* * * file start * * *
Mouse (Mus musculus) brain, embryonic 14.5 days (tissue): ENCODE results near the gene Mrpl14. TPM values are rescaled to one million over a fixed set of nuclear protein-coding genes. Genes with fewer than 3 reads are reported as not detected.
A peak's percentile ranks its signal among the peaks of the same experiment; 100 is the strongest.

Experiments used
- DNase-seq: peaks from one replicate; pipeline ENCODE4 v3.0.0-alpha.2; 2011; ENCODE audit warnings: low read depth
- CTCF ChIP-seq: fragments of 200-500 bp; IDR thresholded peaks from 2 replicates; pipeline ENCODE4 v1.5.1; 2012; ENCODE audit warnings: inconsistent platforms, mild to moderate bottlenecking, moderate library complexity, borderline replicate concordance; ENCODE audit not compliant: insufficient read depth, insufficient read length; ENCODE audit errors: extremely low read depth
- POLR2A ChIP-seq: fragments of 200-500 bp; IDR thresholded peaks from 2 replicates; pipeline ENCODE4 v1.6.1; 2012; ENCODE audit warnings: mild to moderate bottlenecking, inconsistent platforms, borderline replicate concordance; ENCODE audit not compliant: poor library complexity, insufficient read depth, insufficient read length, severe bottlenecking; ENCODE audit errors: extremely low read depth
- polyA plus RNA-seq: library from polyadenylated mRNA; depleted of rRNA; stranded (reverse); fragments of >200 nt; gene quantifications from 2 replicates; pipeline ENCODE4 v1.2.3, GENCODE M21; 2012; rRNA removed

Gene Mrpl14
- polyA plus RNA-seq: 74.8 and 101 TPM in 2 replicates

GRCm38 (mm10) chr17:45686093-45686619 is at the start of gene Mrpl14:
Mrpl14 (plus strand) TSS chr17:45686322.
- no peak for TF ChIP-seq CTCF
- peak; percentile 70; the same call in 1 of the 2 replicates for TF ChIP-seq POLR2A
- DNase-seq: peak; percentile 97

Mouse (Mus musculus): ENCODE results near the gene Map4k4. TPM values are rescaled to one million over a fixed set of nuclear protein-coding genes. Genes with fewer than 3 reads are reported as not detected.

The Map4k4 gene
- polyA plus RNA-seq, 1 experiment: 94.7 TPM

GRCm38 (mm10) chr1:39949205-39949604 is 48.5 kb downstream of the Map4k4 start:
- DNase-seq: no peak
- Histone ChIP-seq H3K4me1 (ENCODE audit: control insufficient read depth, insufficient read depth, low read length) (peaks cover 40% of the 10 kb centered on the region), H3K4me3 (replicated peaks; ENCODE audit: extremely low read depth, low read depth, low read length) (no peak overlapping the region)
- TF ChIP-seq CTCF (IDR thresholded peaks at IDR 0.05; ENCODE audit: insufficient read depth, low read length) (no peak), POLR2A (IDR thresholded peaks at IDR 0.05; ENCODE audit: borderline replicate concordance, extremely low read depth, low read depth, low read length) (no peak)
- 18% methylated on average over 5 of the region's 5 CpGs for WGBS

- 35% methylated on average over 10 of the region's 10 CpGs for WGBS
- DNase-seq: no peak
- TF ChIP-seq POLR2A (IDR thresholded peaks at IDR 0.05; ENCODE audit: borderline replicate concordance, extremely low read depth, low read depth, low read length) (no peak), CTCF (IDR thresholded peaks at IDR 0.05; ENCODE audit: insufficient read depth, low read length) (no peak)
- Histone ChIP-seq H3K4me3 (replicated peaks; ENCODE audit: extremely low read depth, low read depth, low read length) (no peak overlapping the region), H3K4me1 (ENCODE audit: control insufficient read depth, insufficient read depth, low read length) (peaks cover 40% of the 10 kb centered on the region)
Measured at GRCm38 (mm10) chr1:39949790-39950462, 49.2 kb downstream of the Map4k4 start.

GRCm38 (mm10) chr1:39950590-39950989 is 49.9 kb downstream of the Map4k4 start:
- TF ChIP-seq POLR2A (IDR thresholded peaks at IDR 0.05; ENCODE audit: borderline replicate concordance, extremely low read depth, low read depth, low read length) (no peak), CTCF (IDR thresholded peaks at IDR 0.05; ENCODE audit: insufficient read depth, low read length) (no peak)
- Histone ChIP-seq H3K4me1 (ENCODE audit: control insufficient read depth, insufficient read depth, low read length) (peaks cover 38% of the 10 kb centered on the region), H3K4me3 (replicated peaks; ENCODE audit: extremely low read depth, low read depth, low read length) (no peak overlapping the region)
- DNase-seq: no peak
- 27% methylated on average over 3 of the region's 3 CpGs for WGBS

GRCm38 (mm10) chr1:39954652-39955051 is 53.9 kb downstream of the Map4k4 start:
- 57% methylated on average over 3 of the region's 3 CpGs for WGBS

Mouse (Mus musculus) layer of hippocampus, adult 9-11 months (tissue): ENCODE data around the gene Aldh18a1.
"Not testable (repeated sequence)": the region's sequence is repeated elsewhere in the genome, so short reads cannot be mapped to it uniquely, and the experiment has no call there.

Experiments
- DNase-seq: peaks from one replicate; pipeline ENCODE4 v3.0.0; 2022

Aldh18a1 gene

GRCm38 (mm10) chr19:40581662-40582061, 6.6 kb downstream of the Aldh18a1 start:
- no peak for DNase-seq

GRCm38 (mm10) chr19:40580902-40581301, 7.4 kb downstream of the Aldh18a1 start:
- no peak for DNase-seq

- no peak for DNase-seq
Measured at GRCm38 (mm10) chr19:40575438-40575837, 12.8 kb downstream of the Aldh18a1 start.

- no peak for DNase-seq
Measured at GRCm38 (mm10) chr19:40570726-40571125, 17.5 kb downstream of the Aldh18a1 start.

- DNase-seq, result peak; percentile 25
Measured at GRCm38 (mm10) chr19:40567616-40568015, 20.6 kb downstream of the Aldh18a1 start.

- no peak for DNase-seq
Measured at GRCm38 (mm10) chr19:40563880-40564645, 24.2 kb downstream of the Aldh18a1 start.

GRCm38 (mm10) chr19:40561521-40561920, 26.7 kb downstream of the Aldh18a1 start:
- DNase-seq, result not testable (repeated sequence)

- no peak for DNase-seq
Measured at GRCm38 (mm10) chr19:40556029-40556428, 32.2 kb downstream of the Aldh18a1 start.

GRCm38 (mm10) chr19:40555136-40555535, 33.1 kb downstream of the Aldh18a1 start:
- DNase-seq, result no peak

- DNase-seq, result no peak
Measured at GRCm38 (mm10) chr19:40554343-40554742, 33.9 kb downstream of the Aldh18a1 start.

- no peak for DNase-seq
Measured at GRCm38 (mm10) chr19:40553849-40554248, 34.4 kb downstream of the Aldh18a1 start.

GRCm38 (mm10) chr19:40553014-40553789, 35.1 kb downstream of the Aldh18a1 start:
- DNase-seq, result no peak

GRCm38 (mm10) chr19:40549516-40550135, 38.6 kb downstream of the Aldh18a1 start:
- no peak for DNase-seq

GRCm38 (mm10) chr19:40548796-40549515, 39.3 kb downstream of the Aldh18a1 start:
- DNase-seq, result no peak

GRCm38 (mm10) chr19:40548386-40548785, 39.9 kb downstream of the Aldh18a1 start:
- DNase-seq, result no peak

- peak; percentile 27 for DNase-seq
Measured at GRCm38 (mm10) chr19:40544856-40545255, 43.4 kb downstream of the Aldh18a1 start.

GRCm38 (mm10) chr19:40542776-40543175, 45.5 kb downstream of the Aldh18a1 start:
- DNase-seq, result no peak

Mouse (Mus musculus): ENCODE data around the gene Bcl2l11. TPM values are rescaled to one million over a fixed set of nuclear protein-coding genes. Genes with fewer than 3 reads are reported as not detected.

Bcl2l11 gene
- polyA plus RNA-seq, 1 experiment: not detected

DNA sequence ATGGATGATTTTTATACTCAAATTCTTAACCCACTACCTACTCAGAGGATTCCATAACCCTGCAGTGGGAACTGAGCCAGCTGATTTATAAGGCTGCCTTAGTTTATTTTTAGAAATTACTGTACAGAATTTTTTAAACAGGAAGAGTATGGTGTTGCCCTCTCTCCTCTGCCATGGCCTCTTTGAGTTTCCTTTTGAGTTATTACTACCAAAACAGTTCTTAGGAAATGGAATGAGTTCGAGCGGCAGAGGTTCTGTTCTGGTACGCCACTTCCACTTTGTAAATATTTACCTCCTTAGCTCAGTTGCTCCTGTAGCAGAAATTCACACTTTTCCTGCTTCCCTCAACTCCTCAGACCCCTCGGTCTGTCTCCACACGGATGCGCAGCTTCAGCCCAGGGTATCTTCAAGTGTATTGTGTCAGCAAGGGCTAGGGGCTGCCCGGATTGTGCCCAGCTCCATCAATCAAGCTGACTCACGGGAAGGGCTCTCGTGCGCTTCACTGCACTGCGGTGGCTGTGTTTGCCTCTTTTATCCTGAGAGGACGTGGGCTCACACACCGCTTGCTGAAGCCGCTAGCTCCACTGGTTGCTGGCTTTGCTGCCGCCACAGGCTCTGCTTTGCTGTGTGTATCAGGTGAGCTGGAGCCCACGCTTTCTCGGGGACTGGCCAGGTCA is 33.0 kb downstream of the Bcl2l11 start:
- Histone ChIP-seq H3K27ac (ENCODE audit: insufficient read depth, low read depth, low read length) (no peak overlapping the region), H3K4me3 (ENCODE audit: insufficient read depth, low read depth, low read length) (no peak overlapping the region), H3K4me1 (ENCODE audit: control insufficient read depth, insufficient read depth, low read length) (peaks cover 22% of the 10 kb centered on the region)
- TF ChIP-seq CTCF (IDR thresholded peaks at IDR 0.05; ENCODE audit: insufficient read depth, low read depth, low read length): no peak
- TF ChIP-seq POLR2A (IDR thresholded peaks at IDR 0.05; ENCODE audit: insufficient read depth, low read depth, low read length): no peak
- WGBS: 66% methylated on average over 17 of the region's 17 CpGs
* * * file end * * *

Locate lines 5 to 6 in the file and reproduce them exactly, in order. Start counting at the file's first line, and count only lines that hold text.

- CTCF ChIP-seq: fragments of 200-500 bp; IDR thresholded peaks from 2 replicates; pipeline ENCODE4 v1.5.1; 2012; ENCODE audit warnings: inconsistent platforms, mild to moderate bottlenecking, moderate library complexity, borderline replicate concordance; ENCODE audit not compliant: insufficient read depth, insufficient read length; ENCODE audit errors: extremely low read depth
- POLR2A ChIP-seq: fragments of 200-500 bp; IDR thresholded peaks from 2 replicates; pipeline ENCODE4 v1.6.1; 2012; ENCODE audit warnings: mild to moderate bottlenecking, inconsistent platforms, borderline replicate concordance; ENCODE audit not compliant: poor library complexity, insufficient read depth, insufficient read length, severe bottlenecking; ENCODE audit errors: extremely low read depth